As the nation continues to recover from the Great Recession, it’s expected to gain about 11.5 million jobs, or 8.6 percent, in the next five years, according to a report issued today by the U.S. Conference of Mayors.
That growth will be led by nearly 3.7 million jobs in professional and business services industries. Not only are those relatively low-paying jobs, but higher-paying management jobs are expected to drop in the same time frame, the report indicates.
The Dallas-Fort Worth area is expected to see 12.8 percent job growth in that time, ranking No. 4 nationally. The Phoenix area is forecast to lead U.S. metropolitan growth (14.2 percent), followed by Charlotte (13.8 percent), Laredo (13.7 percent). The report looked at 15 metro areas.
The U.S. Conference of Mayors released the report, which was conducted by IHS Global Insight, during its annual fall leadership meeting in Dallas. The meeting, which is focusing on workforce skills, includes 30 city mayors and about 100 workforce development leaders from around the country.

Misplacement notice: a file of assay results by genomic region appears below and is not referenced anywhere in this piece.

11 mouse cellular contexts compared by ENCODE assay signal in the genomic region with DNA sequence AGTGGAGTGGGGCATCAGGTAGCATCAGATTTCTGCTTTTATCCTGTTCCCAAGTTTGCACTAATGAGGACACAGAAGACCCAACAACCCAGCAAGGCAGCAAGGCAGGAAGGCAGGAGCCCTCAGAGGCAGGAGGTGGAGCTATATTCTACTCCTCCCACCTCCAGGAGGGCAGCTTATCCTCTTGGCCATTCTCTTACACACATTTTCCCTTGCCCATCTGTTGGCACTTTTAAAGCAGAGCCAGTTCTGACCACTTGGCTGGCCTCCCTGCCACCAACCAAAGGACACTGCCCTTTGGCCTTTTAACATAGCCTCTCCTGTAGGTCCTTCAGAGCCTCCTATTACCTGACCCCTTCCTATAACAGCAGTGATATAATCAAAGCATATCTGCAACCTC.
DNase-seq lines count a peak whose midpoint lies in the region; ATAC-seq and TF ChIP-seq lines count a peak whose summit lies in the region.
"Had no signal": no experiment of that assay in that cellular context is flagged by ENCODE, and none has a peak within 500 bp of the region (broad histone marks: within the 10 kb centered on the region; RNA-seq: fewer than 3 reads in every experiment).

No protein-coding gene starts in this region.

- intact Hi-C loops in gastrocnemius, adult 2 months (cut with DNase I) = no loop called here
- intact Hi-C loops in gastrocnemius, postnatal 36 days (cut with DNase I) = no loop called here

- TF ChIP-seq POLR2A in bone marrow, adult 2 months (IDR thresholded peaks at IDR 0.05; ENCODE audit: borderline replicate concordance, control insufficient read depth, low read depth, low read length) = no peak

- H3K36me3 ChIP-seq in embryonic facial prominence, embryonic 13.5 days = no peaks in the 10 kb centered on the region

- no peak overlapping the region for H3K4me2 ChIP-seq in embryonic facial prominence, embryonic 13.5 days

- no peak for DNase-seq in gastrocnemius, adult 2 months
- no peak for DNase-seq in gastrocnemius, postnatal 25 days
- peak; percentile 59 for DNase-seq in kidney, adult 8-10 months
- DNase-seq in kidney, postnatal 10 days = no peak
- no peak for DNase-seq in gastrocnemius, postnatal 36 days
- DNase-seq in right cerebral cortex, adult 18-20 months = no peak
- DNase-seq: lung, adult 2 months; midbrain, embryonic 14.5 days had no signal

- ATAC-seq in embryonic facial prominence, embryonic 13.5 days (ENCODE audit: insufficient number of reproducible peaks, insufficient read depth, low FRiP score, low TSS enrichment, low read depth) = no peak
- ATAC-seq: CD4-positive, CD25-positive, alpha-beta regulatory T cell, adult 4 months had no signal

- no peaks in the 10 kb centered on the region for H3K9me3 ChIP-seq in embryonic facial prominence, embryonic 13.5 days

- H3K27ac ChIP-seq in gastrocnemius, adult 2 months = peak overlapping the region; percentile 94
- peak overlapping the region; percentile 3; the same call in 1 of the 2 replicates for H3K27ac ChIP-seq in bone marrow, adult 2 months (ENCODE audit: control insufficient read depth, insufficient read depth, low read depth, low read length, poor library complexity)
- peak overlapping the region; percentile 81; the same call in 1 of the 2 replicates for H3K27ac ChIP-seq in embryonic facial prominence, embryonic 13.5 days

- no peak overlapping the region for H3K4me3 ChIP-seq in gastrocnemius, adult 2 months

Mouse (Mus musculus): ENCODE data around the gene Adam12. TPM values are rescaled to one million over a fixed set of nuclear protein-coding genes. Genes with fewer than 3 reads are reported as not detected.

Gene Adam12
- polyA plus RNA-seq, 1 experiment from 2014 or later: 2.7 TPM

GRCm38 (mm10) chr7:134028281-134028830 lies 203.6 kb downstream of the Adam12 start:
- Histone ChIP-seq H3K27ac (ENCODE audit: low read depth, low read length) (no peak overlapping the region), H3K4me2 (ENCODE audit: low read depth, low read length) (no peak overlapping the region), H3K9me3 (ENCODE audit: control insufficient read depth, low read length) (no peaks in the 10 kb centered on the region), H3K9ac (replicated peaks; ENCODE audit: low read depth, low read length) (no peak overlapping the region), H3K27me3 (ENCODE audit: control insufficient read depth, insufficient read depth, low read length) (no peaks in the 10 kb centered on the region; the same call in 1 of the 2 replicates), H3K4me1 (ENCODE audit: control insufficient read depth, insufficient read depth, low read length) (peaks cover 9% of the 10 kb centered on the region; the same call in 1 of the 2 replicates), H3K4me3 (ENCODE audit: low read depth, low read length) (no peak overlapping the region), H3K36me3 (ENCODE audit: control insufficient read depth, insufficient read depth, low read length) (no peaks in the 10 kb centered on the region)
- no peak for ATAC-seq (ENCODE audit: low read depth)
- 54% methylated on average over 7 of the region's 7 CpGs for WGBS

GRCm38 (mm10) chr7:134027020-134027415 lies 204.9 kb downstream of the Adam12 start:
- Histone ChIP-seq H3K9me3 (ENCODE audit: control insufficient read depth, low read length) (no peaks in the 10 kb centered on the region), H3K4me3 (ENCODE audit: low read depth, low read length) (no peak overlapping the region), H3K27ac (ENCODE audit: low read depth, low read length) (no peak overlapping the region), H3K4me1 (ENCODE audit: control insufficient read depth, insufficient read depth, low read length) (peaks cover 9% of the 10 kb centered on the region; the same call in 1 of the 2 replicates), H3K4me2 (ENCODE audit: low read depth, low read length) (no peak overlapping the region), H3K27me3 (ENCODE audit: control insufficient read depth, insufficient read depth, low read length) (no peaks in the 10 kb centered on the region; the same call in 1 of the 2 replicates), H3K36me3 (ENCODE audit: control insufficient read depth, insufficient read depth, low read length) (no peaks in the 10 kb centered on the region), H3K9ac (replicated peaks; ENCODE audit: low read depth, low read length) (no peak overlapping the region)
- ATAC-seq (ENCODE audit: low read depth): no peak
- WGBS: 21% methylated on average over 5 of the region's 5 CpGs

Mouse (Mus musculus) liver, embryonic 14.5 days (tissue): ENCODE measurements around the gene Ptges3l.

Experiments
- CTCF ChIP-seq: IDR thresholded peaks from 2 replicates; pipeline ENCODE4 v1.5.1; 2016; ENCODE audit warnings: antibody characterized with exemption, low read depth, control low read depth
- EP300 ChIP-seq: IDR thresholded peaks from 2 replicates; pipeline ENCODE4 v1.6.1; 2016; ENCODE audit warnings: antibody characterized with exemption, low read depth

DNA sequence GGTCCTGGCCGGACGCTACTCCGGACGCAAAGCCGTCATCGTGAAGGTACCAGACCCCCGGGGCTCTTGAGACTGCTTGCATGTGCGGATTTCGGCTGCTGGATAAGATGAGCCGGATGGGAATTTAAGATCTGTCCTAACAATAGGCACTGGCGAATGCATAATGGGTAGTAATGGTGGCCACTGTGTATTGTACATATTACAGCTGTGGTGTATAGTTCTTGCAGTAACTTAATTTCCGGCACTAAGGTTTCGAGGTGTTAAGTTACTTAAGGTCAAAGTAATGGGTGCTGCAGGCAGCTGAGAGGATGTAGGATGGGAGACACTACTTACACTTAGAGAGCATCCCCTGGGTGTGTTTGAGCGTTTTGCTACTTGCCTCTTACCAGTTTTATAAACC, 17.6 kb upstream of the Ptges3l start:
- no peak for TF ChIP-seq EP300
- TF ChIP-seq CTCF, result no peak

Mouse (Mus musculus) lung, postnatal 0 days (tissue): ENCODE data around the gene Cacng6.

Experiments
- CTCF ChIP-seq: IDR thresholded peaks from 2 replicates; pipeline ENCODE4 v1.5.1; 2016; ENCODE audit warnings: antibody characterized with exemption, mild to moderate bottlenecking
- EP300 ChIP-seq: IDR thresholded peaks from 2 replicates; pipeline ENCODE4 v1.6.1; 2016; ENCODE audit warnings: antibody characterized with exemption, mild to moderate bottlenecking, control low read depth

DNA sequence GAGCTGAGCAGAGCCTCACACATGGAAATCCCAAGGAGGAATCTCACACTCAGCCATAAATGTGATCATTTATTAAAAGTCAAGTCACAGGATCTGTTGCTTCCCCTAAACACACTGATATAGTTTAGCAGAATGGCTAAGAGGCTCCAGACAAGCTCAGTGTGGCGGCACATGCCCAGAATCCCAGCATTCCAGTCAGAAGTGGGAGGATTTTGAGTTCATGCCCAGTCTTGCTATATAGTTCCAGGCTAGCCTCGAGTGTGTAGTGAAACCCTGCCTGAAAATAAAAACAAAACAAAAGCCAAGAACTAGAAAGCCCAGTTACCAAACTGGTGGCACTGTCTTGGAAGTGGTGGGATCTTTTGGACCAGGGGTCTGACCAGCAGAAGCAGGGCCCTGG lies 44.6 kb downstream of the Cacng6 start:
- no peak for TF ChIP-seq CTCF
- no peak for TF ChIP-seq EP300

Tom Cochran, chief executive of the U.S. Conference of Mayors, said he and his staff are looking fro information to help determine what job programs are working and help create an agenda for the presidential administration to follow next year.
Nationally, the report forecasts that the second highest job gains are tied between educational and health services, and construction, natural resources and mining, both at 2.08 million jobs.
By five-year percentage growth, the fastest-growing sectors remain the same but the top two change places. Construction, natural resources and mining would be No. 1, with 33 percent job growth from now through 2017, followed by professional and business services (20.7 percent) and educational and health services (8.4 percent).
For the D-FW area, the five-year job gains are expected to be highest in professional and business services (126,900 jobs), followed by educational and health services (68,410) and trade, transportation and utilities (67,910). The top growth industries changed a bit when ranked by percentage, professional and business services still led (27.6 percent), followed by construction, natural resources and mining (22.2 percent) and educational and health services (18.3 percent).
The report notes that the federal government will continue to lose jobs in the next five years, but state and local government will continue to add jobs, led by the Laredo and D-FW areas nationally. Laredo’s growth in that area will be 10.5 percent and D-FW’s growth is expected to be 8.9 percent, it said.
Source: Dallas News.com